He adds that they also have outreach programmes supported by TPO in conjunction with Gulu Regional referral Hospital. “Under this programme, we go out in the field, work with the community to identify people with mental problems, treating them and empowering the staff working in different health units to treat such patients so that we do not have the monopoly of treating mental patients. Other people in those units also have the ability to treat mental conditions so that we decongest the referral hospital.”
Message to government
Odur appeals to government to increase the number of drugs we receive because we are serving the whole of northern Uganda and part of South Sudan. “There is also need to increase staffing norms to meet the demand and also conduct community health sensitisation and hold radio talks to educate people.”
However, while the principal medical officer, Mental Health and Control of Substance abuse at the Ministry of Health, Dr Sheila Ndyanabangi agrees that Gulu Regional Referral Hospital is overwhelmed by mental health cases, she says the weakness lies with the other two referral hospitals in the region.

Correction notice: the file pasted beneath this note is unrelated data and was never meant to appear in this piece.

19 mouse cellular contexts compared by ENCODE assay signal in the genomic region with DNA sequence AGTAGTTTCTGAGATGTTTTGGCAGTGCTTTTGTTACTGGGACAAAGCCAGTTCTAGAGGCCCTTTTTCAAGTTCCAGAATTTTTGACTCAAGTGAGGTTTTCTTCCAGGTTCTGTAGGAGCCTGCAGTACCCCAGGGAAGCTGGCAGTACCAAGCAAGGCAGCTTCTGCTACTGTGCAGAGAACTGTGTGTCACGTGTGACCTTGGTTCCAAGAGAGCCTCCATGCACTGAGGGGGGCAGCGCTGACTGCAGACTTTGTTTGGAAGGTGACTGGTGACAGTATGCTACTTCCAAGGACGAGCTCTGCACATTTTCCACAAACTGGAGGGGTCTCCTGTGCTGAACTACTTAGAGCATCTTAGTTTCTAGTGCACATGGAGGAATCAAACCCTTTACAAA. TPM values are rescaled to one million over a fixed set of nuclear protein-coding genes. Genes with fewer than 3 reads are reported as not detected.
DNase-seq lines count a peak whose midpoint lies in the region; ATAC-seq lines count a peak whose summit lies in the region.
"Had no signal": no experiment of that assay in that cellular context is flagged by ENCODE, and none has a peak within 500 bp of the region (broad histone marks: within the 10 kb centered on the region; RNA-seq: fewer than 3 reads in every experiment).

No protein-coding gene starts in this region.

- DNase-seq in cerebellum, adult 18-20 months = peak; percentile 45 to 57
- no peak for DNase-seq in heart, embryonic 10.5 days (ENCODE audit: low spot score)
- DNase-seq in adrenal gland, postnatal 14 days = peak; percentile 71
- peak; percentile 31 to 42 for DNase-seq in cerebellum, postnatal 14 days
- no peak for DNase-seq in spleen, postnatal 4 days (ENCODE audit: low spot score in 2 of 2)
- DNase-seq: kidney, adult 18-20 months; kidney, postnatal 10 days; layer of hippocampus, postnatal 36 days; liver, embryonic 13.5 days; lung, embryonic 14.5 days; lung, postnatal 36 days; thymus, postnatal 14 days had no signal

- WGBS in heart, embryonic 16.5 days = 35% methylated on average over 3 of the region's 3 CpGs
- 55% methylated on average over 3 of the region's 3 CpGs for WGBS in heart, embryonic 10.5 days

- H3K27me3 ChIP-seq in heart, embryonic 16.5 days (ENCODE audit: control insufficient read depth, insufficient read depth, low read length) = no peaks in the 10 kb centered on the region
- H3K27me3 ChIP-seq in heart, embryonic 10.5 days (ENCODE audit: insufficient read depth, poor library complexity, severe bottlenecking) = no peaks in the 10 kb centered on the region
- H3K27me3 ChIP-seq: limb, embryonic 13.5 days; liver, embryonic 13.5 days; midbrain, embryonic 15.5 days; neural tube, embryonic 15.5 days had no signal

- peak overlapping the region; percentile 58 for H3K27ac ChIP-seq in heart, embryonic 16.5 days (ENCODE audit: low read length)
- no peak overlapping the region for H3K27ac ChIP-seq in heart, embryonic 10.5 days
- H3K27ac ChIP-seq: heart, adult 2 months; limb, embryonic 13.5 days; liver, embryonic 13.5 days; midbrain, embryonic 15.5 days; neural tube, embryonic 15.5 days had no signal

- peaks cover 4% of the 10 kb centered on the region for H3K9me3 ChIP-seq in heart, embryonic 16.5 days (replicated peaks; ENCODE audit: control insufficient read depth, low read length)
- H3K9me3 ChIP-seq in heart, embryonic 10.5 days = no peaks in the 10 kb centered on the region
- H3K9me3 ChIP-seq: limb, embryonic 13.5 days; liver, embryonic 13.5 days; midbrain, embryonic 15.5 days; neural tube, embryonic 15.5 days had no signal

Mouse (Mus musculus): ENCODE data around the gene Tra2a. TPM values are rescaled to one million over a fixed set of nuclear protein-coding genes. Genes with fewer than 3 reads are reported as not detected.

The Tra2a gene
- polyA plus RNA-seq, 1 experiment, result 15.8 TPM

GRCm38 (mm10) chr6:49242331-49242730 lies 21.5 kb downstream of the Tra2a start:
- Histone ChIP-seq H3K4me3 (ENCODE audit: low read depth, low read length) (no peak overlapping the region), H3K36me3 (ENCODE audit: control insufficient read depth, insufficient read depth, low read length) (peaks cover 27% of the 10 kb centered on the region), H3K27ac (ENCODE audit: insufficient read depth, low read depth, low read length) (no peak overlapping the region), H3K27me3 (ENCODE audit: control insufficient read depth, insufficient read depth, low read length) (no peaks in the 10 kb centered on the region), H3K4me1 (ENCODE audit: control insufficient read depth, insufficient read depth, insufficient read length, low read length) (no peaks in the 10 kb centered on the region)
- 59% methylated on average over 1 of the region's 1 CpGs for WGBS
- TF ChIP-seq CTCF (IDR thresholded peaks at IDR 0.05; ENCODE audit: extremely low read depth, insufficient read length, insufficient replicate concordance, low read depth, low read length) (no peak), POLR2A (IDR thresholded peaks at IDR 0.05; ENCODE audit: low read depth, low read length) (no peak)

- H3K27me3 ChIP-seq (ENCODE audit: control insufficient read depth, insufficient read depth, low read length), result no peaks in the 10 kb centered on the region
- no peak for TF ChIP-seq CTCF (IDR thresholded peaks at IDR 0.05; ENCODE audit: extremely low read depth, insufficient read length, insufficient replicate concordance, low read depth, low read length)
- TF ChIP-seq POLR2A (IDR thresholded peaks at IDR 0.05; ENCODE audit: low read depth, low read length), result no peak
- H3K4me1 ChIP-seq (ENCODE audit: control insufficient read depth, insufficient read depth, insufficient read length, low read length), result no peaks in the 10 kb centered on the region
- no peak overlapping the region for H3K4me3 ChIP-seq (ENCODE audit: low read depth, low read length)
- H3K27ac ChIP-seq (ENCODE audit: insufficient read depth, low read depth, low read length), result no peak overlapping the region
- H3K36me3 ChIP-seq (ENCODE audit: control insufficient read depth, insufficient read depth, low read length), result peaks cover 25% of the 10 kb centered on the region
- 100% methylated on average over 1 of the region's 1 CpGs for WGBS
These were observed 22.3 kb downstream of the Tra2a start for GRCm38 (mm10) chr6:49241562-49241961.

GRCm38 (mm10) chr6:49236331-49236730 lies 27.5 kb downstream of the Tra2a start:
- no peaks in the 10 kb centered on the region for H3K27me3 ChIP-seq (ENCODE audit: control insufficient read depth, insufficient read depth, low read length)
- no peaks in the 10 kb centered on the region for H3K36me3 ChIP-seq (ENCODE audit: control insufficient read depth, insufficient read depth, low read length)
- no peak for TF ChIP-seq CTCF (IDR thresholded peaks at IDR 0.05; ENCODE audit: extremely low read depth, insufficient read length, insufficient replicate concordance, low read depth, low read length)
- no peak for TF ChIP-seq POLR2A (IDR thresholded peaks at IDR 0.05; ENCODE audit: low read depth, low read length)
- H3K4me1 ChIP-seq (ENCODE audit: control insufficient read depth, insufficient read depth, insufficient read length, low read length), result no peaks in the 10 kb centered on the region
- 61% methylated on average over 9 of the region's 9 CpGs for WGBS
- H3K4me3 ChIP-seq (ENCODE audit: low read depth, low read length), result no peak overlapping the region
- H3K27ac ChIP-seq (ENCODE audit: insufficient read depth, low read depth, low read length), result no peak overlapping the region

“Government budgets for Gulu hospital as a hospital to serve people in a specific region. The same applies to Lira and Kitgum. But since Gulu is the centre of business in the whole region, that is why most people go there.”
She adds, “The other two referral hospitals have failed to recruit staff and because people are not given the services they need when they go to these hospitals, the resort to going to Gulu. But our role as government is to come up with policies, standards and guidelines. The hospitals are supposed to implement what we give them.”
But all in all, mental health is one illness that needs to get as equal attention as HIV/AIDS and Malaria in Northern Uganda because its effects are clearly immense.
Psychiatry attendance financial year 2012 to 2013 (from July 2012 to June 2013)
·New attendants between zero to four years, 20 male and 27 female
·New attendants five years and above, 460 male and 511 female
·Returning attendants between zero and four years, 173 male and 115 female
·Returning attendants five years and above, 4434 male and 4996 female.
·Total patients seen in that financial year is 10,736